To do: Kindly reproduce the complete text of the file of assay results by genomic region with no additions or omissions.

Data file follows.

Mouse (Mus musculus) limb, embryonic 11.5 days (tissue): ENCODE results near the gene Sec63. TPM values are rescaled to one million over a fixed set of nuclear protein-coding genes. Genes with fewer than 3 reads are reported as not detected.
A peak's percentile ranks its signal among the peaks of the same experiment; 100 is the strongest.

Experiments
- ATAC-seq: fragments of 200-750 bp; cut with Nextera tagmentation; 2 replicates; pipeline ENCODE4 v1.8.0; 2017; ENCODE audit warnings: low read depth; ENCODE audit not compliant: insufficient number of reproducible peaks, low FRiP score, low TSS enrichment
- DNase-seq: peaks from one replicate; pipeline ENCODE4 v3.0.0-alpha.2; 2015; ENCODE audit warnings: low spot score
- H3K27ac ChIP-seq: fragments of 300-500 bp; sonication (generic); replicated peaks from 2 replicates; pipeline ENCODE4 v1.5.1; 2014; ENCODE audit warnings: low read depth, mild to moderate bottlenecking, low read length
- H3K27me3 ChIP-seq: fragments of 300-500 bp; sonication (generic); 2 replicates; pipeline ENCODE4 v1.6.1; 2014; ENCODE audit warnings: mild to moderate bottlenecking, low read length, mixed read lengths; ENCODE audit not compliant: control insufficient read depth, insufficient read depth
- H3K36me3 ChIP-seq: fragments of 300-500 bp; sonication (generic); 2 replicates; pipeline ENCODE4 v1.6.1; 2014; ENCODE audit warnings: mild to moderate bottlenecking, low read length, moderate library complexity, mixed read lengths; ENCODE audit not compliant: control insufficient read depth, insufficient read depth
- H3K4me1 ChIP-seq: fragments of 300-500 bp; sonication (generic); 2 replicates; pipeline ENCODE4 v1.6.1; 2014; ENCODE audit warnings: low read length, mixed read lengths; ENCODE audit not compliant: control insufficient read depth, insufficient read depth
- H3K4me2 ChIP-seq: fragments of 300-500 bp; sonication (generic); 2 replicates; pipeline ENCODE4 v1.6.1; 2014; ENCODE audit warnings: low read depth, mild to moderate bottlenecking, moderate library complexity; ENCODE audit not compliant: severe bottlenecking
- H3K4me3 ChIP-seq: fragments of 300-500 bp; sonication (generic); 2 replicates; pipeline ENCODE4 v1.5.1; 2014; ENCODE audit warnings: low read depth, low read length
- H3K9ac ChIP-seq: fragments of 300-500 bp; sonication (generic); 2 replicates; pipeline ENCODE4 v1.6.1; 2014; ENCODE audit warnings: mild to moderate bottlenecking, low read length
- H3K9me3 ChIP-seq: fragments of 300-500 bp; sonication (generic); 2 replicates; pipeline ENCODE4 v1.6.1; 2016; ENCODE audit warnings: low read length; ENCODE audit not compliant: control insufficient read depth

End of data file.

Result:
Mouse (Mus musculus) limb, embryonic 11.5 days (tissue): ENCODE results near the gene Sec63. TPM values are rescaled to one million over a fixed set of nuclear protein-coding genes. Genes with fewer than 3 reads are reported as not detected.
A peak's percentile ranks its signal among the peaks of the same experiment; 100 is the strongest.

Experiments
- ATAC-seq: fragments of 200-750 bp; cut with Nextera tagmentation; 2 replicates; pipeline ENCODE4 v1.8.0; 2017; ENCODE audit warnings: low read depth; ENCODE audit not compliant: insufficient number of reproducible peaks, low FRiP score, low TSS enrichment
- DNase-seq: peaks from one replicate; pipeline ENCODE4 v3.0.0-alpha.2; 2015; ENCODE audit warnings: low spot score
- H3K27ac ChIP-seq: fragments of 300-500 bp; sonication (generic); replicated peaks from 2 replicates; pipeline ENCODE4 v1.5.1; 2014; ENCODE audit warnings: low read depth, mild to moderate bottlenecking, low read length
- H3K27me3 ChIP-seq: fragments of 300-500 bp; sonication (generic); 2 replicates; pipeline ENCODE4 v1.6.1; 2014; ENCODE audit warnings: mild to moderate bottlenecking, low read length, mixed read lengths; ENCODE audit not compliant: control insufficient read depth, insufficient read depth
- H3K36me3 ChIP-seq: fragments of 300-500 bp; sonication (generic); 2 replicates; pipeline ENCODE4 v1.6.1; 2014; ENCODE audit warnings: mild to moderate bottlenecking, low read length, moderate library complexity, mixed read lengths; ENCODE audit not compliant: control insufficient read depth, insufficient read depth
- H3K4me1 ChIP-seq: fragments of 300-500 bp; sonication (generic); 2 replicates; pipeline ENCODE4 v1.6.1; 2014; ENCODE audit warnings: low read length, mixed read lengths; ENCODE audit not compliant: control insufficient read depth, insufficient read depth
- H3K4me2 ChIP-seq: fragments of 300-500 bp; sonication (generic); 2 replicates; pipeline ENCODE4 v1.6.1; 2014; ENCODE audit warnings: low read depth, mild to moderate bottlenecking, moderate library complexity; ENCODE audit not compliant: severe bottlenecking
- H3K4me3 ChIP-seq: fragments of 300-500 bp; sonication (generic); 2 replicates; pipeline ENCODE4 v1.5.1; 2014; ENCODE audit warnings: low read depth, low read length
- H3K9ac ChIP-seq: fragments of 300-500 bp; sonication (generic); 2 replicates; pipeline ENCODE4 v1.6.1; 2014; ENCODE audit warnings: mild to moderate bottlenecking, low read length
- H3K9me3 ChIP-seq: fragments of 300-500 bp; sonication (generic); 2 replicates; pipeline ENCODE4 v1.6.1; 2016; ENCODE audit warnings: low read length; ENCODE audit not compliant: control insufficient read depth